We’re at the Acme Building.  I flash my badge to get us past Security and into the elevator.  As I reach out to press the ’12’ button she puts her hand on my arm.  “Sy, I want to see if I understand this entropy-elephant thing.  You said entropy started as an accounting gimmick, to help engineers keep track of fuel energy escaping into the surroundings.  Energy absorbed at one temperature they called the environment’s heat capacity.  Total energy absorbed over a range of temperatures, divided by the difference in temperature, they called change in entropy.”

The elevator lets us out on my floor and we walk to door 1217.  “You’ve got it right so far, Anne.  Then what?”

“Then the chemists realized that you can predict how lots of systems will work from only knowing a certain set of properties for the beginning and end states.  Pressure, volume, chemical composition, whatever, but also entropy.  But except for simple gases they couldn’t predict heat capacity or entropy, only measure it.”

My key lets us in.  She leans back against the door frame.  “That’s where your physicists come in, Sy.  They learned that heat in a substance is actually the kinetic energy of its molecules.  Gas molecules can move around, but that motion’s constrained in liquids and even more constrained in solids.  Going from solid to liquid and from liquid to gas absorbs heat energy in breaking those constraints.  That absorbed heat appears as increased entropy.”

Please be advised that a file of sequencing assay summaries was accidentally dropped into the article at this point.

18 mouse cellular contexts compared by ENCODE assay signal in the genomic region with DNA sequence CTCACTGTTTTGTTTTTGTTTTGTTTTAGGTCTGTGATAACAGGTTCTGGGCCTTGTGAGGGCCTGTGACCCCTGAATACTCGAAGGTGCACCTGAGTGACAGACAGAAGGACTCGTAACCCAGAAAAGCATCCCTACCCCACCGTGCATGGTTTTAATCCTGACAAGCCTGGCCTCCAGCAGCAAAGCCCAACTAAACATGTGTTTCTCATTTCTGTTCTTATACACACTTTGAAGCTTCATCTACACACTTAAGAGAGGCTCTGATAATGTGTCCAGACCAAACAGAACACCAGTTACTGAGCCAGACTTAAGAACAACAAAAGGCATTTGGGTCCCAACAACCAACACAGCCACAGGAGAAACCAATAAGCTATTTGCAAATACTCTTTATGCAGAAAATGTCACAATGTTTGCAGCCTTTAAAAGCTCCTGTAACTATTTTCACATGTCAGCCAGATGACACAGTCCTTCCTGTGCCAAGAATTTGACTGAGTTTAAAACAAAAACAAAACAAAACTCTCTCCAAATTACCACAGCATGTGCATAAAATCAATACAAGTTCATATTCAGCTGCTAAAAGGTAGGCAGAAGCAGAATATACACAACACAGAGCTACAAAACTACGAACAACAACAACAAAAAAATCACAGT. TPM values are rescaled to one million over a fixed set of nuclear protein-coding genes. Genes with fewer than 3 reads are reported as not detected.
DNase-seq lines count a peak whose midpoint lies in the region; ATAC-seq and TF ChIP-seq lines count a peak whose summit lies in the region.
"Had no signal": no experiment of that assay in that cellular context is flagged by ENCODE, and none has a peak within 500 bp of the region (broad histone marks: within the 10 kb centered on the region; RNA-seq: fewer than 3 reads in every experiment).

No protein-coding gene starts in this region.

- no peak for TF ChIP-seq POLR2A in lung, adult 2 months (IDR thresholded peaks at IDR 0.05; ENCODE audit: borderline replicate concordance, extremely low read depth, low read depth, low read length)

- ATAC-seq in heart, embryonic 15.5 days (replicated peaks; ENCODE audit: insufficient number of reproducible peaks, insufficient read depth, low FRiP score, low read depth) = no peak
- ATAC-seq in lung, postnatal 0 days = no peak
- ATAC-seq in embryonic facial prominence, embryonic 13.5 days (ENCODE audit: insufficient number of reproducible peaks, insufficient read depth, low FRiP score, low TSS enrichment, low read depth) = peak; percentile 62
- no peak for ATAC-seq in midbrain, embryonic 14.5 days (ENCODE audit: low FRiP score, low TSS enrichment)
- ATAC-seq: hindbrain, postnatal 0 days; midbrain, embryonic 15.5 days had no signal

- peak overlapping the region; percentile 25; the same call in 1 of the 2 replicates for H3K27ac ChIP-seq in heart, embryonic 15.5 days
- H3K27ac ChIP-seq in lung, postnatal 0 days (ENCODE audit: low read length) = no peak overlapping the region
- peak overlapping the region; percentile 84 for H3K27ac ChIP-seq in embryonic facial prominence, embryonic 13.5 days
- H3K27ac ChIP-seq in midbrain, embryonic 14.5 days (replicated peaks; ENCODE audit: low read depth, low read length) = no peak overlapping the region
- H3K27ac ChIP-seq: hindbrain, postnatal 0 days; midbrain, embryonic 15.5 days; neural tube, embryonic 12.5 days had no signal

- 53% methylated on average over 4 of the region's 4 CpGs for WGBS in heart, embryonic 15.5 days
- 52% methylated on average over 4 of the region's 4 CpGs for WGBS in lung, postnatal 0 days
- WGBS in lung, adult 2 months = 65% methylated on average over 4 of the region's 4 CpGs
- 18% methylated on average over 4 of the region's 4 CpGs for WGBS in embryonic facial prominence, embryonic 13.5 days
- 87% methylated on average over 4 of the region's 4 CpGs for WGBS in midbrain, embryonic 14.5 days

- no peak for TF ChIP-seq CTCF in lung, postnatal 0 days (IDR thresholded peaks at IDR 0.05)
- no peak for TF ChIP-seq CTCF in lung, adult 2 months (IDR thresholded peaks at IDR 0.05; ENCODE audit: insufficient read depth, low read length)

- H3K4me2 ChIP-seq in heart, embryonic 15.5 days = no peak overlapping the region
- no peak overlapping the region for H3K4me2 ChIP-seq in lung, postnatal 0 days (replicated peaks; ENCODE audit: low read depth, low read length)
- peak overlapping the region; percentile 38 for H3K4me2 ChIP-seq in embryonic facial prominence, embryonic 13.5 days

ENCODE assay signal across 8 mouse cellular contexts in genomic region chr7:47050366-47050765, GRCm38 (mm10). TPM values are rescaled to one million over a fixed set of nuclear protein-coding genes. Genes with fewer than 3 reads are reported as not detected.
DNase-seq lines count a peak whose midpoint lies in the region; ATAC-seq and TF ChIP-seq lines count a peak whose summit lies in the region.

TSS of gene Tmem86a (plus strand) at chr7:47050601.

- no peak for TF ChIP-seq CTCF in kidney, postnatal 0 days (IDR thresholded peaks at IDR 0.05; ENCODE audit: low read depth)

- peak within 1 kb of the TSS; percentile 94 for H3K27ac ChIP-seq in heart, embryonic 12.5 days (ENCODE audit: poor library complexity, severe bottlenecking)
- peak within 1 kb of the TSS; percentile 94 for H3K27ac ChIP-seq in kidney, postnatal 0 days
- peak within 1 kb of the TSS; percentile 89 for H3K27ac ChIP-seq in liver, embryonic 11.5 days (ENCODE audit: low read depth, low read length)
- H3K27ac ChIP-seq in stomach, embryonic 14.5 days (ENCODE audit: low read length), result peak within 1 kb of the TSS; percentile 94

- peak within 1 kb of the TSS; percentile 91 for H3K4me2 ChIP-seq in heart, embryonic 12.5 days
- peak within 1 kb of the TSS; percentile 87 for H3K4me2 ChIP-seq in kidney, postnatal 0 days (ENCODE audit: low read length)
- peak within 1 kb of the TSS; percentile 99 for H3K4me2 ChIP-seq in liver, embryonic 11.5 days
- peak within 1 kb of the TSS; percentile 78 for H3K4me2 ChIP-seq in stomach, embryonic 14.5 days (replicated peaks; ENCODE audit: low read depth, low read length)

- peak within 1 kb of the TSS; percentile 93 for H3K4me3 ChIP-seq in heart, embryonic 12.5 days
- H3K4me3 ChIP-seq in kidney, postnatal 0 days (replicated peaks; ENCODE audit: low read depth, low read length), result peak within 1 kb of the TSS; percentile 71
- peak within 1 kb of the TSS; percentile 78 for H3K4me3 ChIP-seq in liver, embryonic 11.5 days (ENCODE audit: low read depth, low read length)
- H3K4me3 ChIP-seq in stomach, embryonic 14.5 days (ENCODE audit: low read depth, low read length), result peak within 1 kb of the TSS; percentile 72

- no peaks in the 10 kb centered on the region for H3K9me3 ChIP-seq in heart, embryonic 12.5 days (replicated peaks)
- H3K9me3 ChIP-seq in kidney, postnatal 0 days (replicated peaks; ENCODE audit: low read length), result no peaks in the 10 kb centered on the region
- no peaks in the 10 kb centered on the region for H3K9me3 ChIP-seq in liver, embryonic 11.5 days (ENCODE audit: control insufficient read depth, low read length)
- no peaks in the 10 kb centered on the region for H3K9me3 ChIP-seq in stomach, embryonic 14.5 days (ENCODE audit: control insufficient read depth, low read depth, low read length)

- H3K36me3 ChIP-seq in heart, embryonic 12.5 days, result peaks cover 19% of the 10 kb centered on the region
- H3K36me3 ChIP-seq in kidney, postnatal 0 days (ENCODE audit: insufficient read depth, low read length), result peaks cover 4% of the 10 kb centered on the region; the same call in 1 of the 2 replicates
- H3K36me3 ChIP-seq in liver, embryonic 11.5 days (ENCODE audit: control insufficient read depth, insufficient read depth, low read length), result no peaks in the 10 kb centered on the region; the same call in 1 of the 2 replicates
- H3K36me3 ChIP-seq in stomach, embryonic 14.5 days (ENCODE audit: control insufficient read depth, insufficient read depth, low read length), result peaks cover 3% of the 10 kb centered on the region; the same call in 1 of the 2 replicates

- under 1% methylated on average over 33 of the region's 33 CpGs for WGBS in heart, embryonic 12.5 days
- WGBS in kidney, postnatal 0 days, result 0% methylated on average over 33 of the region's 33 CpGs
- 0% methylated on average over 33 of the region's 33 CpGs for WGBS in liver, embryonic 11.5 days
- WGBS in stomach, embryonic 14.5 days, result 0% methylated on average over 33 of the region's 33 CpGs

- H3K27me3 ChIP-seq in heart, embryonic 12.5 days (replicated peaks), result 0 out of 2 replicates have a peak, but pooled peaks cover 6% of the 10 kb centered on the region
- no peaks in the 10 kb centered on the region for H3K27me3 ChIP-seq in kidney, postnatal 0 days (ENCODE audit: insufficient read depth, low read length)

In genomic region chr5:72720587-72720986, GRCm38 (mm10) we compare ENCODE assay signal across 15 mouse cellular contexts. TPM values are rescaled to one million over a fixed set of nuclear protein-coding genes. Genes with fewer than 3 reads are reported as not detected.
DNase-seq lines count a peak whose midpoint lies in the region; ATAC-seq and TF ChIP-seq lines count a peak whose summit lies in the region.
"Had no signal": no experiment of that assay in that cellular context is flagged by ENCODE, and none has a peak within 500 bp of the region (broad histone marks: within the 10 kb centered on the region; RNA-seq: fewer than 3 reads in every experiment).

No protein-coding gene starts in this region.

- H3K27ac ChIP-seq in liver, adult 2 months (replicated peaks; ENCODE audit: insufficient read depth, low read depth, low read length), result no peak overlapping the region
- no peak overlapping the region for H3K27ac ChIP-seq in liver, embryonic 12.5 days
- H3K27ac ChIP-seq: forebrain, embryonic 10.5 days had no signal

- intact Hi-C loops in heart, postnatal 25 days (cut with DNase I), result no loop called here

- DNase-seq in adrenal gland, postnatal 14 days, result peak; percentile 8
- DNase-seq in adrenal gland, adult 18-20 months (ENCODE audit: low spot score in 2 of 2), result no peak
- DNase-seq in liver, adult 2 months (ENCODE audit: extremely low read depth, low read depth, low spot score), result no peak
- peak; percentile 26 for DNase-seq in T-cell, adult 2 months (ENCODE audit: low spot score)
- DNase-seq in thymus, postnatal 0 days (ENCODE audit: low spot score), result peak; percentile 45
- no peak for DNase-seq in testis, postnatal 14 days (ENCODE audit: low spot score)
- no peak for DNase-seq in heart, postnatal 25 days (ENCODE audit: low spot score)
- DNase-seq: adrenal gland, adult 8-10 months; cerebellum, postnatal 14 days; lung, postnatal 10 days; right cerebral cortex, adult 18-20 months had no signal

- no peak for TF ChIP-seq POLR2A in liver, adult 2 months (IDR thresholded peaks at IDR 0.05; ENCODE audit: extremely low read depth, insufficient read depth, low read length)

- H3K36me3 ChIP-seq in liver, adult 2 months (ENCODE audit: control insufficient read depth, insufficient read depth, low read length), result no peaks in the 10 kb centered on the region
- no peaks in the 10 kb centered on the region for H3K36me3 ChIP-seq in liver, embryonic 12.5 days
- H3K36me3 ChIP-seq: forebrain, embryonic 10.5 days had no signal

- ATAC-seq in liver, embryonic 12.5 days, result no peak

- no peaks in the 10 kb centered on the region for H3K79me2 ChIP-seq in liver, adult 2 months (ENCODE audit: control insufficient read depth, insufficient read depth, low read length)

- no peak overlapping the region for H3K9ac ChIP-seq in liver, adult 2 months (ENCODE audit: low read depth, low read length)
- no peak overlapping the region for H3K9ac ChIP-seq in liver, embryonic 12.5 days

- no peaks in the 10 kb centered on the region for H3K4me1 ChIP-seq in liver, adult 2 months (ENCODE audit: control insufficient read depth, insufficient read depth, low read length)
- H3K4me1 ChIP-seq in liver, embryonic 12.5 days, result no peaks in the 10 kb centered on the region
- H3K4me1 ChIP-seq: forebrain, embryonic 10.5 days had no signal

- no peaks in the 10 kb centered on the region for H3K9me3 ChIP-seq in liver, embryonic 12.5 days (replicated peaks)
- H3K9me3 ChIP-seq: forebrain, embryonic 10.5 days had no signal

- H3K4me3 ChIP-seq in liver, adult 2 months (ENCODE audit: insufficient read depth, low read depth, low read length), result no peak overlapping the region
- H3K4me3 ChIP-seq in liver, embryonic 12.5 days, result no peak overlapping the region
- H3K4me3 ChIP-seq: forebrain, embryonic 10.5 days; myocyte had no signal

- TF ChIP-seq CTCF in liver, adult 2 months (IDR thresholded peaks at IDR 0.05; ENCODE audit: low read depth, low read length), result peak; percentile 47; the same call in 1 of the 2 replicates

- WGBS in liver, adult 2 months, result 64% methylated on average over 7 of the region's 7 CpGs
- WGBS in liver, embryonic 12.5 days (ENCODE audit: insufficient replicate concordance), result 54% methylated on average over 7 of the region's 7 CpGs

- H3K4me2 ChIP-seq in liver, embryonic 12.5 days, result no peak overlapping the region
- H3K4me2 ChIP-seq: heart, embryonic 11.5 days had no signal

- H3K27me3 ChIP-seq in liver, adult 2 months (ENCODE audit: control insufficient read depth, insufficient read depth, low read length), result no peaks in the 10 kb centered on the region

She’s lounging against my filing cabinet.  “The other way that substances absorb heat is for parts of molecules to rotate and vibrate relative to other parts.  But there are levels.  Some vibrations excite easier than others, and many rotations are even easier.  In a cold material only some motions are active.  Rising temperature puts more kinds of motion into play.  Heat energy spreads across more and more sub-molecular absorbers.”

She’s perched on the edge of my desk.  “Here’s where entropy as possibility-counting shows up.  More heat, more possibilities, more entropy.  Now we can do arithmetic and prediction instead of measuring.  Anything you can count possibilities for you can think about defining an entropy for, like information bits or black holes or socks.  But it’ll be a different entropy, with its own rules and its own range of validity.  … And…”Riding the Elephant

She’s looming directly over me.  Her dark eyes are huge.


When we first met, Sy, you asked what you could do for me.  You’ve helped me see that when I travel across time and probability I’m riding the Entropy Elephant.  I’d like to show my appreciation.  Can you think of a possibility?”

A dark night, in a city that knows how to keep its secrets.  On the 12th floor of the Acme Building, one man still tries to answer the Universe’s persistent questions — Sy Moire, Physics Eye.

~~ Rich Olcott